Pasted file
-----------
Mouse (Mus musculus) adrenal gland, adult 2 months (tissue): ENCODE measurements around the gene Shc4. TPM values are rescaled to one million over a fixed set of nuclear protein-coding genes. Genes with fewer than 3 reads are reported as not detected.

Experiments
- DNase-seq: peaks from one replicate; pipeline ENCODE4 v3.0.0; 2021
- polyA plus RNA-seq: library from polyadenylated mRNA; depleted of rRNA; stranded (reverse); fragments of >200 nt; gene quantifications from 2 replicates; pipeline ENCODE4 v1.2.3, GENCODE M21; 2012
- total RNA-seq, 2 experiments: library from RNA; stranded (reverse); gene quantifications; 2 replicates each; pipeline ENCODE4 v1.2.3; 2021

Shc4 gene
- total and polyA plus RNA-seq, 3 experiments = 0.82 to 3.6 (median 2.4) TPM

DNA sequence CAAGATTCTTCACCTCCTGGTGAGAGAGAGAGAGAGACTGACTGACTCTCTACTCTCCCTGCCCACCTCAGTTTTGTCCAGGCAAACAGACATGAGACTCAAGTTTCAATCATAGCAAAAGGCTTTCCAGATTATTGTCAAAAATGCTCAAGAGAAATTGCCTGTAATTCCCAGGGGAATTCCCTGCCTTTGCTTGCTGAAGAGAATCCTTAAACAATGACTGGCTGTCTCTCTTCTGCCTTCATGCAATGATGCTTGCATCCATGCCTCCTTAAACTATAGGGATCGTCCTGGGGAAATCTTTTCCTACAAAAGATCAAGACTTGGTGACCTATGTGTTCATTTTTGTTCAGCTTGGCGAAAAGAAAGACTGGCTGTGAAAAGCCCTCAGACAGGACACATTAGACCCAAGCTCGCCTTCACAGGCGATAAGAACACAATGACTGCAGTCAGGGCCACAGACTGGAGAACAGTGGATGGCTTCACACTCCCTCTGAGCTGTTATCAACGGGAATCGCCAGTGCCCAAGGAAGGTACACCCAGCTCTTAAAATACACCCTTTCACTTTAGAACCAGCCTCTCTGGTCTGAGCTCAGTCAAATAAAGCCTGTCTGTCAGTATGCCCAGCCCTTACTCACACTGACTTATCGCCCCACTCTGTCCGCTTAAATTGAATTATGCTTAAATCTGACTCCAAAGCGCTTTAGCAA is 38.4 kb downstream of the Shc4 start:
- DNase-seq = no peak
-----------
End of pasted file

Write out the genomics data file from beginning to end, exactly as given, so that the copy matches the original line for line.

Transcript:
Mouse (Mus musculus) adrenal gland, adult 2 months (tissue): ENCODE measurements around the gene Shc4. TPM values are rescaled to one million over a fixed set of nuclear protein-coding genes. Genes with fewer than 3 reads are reported as not detected.

Experiments
- DNase-seq: peaks from one replicate; pipeline ENCODE4 v3.0.0; 2021
- polyA plus RNA-seq: library from polyadenylated mRNA; depleted of rRNA; stranded (reverse); fragments of >200 nt; gene quantifications from 2 replicates; pipeline ENCODE4 v1.2.3, GENCODE M21; 2012
- total RNA-seq, 2 experiments: library from RNA; stranded (reverse); gene quantifications; 2 replicates each; pipeline ENCODE4 v1.2.3; 2021

Shc4 gene
- total and polyA plus RNA-seq, 3 experiments = 0.82 to 3.6 (median 2.4) TPM

DNA sequence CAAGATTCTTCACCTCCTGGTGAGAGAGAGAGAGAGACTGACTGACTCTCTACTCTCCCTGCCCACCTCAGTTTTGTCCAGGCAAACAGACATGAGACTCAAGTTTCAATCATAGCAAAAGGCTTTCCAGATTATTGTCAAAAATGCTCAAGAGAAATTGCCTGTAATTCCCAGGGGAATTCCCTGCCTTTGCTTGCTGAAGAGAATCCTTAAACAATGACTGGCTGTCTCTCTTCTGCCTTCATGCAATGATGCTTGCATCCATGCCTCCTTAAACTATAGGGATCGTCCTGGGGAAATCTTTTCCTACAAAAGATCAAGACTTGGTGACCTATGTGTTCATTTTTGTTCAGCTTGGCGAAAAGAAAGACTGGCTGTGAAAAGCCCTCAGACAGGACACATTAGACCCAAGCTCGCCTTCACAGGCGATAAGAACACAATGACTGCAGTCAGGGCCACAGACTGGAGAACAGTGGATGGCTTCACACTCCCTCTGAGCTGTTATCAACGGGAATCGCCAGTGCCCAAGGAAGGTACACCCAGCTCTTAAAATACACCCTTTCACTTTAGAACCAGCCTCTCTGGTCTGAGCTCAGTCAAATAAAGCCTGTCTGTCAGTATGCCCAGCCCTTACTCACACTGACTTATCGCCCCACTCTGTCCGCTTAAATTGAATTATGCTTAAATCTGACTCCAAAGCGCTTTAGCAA is 38.4 kb downstream of the Shc4 start:
- DNase-seq = no peak